In a similar way he plays with red yellow and blue, the colours and also the words (in their own colours or one of the other primary colours) appearing again and again. There was even a three dimensional version with the words appearing vertically using various different media. The Red for example was in neon and the switch, to turn it on, was incorporated on the left hand of the picture, as part of the piece.
One of the stand out pieces is a series of four works depicting the four seasons but in characteristic Jasper John style with this strange shadow figure and arms pointing as if like a clock.
To show that he can still knock ‘em out there are some recent works called Regrets. They are based on a picture of Lucien Freud and there are a series of aquatint prints of differing intensity and contrasts in which the figure leers at you like a weird alien. Opposite this on one wall is a large mainly blue painting showing the same thing in scratchy marks and highlighted around one side in the three primary colours, shapes reminiscent of the US east coast.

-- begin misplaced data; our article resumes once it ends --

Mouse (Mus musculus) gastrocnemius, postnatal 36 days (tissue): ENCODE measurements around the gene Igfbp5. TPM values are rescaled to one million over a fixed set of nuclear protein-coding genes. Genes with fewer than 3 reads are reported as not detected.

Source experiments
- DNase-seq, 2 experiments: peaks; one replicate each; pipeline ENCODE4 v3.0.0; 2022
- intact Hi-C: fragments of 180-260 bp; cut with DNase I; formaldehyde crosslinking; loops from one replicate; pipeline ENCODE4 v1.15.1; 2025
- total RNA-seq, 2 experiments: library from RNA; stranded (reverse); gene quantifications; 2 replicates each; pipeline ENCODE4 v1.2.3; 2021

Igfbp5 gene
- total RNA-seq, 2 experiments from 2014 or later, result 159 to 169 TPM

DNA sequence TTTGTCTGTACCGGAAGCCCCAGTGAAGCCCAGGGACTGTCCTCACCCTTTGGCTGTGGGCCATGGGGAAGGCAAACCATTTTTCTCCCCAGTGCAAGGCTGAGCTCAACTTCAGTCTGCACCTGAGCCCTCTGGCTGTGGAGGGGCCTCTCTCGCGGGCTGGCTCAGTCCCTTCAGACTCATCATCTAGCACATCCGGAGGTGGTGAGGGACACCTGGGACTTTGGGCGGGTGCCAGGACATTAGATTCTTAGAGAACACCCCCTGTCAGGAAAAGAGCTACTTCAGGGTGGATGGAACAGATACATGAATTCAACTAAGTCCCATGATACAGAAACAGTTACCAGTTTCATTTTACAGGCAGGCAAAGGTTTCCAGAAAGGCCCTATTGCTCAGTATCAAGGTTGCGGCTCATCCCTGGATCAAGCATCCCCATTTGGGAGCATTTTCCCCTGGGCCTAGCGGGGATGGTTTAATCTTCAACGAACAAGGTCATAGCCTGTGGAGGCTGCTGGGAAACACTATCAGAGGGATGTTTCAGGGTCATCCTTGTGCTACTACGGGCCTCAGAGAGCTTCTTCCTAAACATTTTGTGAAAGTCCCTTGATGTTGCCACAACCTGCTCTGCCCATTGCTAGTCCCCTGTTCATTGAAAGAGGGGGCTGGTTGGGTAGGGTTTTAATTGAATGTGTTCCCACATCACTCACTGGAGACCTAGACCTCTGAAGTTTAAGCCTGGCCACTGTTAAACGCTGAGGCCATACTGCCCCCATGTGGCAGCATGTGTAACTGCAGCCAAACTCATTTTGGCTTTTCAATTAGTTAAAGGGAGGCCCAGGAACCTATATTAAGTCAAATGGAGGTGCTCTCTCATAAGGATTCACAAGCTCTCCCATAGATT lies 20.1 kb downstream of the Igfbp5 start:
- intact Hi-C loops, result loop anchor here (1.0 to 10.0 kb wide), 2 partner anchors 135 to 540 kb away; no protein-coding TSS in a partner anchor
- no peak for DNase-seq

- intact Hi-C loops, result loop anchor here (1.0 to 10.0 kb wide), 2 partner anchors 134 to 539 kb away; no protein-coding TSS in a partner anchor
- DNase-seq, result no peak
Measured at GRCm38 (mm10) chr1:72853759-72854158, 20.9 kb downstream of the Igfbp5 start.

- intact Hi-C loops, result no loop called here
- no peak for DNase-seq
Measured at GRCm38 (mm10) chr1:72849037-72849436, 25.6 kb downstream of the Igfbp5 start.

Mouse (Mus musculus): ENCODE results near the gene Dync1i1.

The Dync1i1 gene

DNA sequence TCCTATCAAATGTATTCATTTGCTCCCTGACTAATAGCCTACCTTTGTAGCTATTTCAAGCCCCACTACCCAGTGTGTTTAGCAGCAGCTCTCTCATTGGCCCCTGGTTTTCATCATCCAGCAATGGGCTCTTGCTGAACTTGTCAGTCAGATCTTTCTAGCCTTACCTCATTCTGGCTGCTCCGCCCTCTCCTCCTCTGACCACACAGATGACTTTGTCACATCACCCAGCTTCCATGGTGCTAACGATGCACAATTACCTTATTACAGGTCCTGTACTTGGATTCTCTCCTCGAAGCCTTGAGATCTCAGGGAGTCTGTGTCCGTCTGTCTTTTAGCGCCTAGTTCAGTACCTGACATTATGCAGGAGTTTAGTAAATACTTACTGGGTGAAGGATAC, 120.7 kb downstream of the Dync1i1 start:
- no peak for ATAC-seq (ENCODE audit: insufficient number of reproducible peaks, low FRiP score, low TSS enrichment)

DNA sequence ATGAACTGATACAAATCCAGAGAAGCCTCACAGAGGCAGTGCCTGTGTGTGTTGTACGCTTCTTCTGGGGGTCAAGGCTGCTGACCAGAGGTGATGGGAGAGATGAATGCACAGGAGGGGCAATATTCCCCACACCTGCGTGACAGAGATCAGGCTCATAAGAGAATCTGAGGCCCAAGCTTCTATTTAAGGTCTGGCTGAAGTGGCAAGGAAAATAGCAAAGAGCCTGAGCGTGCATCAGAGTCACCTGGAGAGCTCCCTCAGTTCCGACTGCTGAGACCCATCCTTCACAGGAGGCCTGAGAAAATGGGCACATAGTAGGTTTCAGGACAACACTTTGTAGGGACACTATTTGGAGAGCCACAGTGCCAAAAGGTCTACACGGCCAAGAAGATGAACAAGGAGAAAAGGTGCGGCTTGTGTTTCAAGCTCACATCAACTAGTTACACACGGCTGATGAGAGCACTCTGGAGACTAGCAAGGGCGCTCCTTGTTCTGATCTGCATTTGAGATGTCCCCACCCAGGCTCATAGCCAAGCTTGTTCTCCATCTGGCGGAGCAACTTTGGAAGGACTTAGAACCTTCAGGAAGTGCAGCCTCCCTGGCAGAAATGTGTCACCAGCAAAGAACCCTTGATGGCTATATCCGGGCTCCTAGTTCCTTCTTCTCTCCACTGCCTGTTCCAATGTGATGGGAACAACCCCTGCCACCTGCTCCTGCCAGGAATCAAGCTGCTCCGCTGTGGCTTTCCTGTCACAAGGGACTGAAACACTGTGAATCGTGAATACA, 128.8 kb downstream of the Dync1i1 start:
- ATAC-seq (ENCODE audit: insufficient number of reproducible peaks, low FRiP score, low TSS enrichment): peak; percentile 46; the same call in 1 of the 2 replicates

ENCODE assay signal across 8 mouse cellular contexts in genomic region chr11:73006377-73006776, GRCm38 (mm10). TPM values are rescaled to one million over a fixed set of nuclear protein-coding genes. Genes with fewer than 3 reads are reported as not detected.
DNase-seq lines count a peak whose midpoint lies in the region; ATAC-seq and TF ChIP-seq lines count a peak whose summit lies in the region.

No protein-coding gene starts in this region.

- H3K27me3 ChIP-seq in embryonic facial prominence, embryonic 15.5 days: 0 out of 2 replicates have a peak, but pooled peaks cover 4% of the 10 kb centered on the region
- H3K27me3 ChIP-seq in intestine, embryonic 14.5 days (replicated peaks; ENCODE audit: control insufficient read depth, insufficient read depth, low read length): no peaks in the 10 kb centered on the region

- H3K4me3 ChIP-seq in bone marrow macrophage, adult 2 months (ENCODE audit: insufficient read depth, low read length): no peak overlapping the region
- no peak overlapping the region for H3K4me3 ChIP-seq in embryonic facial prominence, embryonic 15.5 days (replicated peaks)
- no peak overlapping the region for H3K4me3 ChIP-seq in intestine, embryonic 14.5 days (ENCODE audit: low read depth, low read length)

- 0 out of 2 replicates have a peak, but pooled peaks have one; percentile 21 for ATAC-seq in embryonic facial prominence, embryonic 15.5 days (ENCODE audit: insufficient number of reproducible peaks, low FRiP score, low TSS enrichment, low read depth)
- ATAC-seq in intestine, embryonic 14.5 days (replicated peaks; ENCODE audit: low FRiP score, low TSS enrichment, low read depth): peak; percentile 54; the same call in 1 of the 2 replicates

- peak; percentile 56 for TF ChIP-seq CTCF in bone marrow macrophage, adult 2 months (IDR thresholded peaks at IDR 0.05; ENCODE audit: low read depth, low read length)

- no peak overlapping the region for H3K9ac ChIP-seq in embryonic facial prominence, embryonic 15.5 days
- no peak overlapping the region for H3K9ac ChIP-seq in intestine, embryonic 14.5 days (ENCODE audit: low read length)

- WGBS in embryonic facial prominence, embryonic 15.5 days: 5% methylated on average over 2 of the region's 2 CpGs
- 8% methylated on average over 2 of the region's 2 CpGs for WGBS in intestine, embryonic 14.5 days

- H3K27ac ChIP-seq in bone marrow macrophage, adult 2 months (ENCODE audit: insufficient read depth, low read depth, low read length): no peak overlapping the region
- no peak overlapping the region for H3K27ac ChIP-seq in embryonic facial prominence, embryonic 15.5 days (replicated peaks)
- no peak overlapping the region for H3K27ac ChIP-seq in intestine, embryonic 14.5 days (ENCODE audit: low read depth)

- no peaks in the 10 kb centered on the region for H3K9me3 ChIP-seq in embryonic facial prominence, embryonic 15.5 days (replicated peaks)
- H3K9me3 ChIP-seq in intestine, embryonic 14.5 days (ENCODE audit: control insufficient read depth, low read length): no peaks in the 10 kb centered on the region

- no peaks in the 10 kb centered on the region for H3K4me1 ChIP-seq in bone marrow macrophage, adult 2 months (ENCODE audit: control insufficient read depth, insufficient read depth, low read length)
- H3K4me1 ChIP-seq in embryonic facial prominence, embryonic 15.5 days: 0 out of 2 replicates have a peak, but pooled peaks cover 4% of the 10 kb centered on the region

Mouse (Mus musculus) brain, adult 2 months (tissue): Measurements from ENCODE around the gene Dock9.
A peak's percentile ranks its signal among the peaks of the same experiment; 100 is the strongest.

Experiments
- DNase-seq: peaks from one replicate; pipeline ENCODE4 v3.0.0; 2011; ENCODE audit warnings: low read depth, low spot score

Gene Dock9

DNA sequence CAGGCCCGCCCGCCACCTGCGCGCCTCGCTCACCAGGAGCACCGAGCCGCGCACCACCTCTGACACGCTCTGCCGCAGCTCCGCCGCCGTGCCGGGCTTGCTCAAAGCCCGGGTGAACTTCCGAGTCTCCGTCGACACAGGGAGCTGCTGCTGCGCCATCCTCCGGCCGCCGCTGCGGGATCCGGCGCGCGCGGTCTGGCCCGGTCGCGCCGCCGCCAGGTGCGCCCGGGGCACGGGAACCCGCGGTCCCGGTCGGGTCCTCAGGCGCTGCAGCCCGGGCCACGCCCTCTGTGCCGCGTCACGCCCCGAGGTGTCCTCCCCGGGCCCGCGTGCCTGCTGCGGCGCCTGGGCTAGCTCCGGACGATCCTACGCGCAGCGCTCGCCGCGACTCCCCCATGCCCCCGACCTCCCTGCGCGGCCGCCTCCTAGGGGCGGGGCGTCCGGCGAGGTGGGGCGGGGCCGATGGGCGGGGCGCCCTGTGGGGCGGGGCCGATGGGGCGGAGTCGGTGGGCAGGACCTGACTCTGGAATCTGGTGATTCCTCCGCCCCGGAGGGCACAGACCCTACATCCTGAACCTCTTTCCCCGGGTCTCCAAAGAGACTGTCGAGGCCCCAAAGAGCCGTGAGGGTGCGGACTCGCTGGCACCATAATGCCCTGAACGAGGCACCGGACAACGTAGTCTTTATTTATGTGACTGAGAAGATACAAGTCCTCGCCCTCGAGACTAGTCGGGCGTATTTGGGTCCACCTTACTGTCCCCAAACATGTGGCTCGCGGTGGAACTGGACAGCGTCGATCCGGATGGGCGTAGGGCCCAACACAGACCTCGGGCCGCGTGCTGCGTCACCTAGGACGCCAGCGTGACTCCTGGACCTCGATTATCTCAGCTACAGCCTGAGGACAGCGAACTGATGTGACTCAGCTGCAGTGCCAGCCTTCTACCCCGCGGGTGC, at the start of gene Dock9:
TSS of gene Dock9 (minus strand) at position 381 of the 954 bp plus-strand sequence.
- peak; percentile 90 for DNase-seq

I’ve been thinking about that show a lot since I went. I recommend you do to. It is on until 10th December so chances are that by the time you read this, you will have missed it.
Also I am supper happy as one of my paintings is up in the Indo bar in Whitechapel as part of a winter group show.
And other terrible puns, inspired by the latest exhibition at the House of Illustration. This one shows the excellent illustrations of Gerald Scarfe. You will almost certainly recognise his work from the Times and the New Yorker, (although don’t confuse him with Ronald Searle with whom he shares some similarities).